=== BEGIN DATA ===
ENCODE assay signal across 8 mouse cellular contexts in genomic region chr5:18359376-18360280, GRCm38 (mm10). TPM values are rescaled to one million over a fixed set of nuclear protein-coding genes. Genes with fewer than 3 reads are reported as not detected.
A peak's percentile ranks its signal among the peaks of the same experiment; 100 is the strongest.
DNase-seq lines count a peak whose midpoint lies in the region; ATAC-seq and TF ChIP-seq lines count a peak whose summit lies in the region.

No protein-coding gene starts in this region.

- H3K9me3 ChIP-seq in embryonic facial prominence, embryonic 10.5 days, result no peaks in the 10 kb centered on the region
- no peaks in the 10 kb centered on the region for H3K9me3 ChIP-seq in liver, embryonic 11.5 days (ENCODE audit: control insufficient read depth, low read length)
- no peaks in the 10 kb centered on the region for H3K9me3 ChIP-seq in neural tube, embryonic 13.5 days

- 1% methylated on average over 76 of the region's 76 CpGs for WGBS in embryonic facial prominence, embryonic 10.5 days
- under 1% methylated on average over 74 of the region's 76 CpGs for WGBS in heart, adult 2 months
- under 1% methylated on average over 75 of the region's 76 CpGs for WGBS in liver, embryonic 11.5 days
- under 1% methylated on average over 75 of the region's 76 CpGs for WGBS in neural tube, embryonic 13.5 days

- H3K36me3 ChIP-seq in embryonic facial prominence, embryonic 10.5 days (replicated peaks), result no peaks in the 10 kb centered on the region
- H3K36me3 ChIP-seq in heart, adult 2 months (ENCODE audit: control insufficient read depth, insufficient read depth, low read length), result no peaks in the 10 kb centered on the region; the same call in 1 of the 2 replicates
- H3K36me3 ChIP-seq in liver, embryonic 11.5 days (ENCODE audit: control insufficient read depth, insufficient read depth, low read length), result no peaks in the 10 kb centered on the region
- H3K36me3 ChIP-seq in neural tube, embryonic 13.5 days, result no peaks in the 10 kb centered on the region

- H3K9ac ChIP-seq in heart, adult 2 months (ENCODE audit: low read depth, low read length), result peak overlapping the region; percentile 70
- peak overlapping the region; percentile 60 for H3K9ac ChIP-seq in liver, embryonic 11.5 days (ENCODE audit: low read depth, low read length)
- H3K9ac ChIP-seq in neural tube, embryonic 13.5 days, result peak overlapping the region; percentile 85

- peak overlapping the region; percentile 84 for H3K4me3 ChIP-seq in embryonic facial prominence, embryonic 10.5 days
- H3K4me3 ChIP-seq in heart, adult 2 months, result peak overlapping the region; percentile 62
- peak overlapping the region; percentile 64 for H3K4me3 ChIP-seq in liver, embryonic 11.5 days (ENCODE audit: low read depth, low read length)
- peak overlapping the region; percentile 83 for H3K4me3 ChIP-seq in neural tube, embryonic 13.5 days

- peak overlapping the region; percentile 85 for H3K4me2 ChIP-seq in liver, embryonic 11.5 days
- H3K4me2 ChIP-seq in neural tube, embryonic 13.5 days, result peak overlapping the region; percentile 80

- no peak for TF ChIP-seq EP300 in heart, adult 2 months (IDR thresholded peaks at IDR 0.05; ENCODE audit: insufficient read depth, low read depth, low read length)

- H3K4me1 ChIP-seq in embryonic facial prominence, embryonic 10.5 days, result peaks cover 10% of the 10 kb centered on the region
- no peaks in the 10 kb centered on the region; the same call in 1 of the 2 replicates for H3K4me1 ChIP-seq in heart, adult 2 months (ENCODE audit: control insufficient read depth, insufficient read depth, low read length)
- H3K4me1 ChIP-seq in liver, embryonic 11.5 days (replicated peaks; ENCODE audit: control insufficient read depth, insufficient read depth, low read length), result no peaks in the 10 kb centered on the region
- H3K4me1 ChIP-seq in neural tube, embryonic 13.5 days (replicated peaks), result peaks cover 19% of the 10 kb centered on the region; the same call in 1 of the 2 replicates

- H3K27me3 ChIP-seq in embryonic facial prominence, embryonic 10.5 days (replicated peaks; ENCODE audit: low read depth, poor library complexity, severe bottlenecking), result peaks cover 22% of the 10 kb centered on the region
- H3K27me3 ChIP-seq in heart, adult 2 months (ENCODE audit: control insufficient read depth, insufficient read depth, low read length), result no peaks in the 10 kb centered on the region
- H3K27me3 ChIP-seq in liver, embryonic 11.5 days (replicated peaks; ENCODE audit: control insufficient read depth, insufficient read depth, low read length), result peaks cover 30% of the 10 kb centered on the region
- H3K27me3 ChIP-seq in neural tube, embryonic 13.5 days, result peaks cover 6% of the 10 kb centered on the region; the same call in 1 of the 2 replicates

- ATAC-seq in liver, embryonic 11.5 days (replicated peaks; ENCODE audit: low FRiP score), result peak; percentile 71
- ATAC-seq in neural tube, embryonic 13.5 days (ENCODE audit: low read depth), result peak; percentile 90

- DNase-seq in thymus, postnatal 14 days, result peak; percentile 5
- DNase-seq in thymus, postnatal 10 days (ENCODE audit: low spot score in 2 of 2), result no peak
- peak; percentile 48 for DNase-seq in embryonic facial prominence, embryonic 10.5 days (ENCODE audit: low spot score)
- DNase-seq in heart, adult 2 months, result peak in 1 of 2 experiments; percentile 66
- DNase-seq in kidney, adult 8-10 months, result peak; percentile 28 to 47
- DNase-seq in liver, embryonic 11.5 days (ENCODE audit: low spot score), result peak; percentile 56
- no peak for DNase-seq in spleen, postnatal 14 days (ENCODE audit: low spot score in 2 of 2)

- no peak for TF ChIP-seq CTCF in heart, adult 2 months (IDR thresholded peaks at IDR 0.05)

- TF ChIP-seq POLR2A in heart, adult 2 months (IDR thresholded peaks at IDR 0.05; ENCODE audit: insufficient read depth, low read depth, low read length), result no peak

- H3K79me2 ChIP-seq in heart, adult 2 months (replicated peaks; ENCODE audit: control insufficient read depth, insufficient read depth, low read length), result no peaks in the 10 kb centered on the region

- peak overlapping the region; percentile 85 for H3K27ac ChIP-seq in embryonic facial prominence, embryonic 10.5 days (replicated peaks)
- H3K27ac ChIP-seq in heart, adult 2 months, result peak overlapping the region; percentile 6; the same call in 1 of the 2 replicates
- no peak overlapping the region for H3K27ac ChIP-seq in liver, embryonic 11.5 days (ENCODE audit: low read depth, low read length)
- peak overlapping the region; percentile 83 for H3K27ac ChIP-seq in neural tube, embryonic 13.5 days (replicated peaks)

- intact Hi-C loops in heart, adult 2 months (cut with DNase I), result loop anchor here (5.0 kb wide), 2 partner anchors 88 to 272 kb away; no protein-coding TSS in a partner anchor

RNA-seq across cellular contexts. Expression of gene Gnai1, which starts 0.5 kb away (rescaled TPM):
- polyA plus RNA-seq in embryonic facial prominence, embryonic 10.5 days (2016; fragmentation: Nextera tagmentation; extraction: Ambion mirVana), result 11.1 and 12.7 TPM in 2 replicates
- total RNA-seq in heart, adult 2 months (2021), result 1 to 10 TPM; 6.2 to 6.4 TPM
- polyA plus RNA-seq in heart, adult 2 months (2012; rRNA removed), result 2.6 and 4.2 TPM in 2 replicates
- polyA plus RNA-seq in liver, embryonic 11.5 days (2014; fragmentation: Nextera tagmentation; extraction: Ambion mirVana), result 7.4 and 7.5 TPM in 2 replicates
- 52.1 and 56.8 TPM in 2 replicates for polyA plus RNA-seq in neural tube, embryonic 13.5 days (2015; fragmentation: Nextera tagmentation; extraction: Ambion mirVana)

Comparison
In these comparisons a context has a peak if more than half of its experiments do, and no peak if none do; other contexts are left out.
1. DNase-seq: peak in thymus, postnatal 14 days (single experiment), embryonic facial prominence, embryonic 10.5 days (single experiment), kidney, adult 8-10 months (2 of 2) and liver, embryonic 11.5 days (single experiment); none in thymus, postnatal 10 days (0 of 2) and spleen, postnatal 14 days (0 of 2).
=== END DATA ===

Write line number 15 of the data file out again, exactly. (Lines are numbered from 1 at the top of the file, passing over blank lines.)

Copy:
- H3K36me3 ChIP-seq in neural tube, embryonic 13.5 days, result no peaks in the 10 kb centered on the region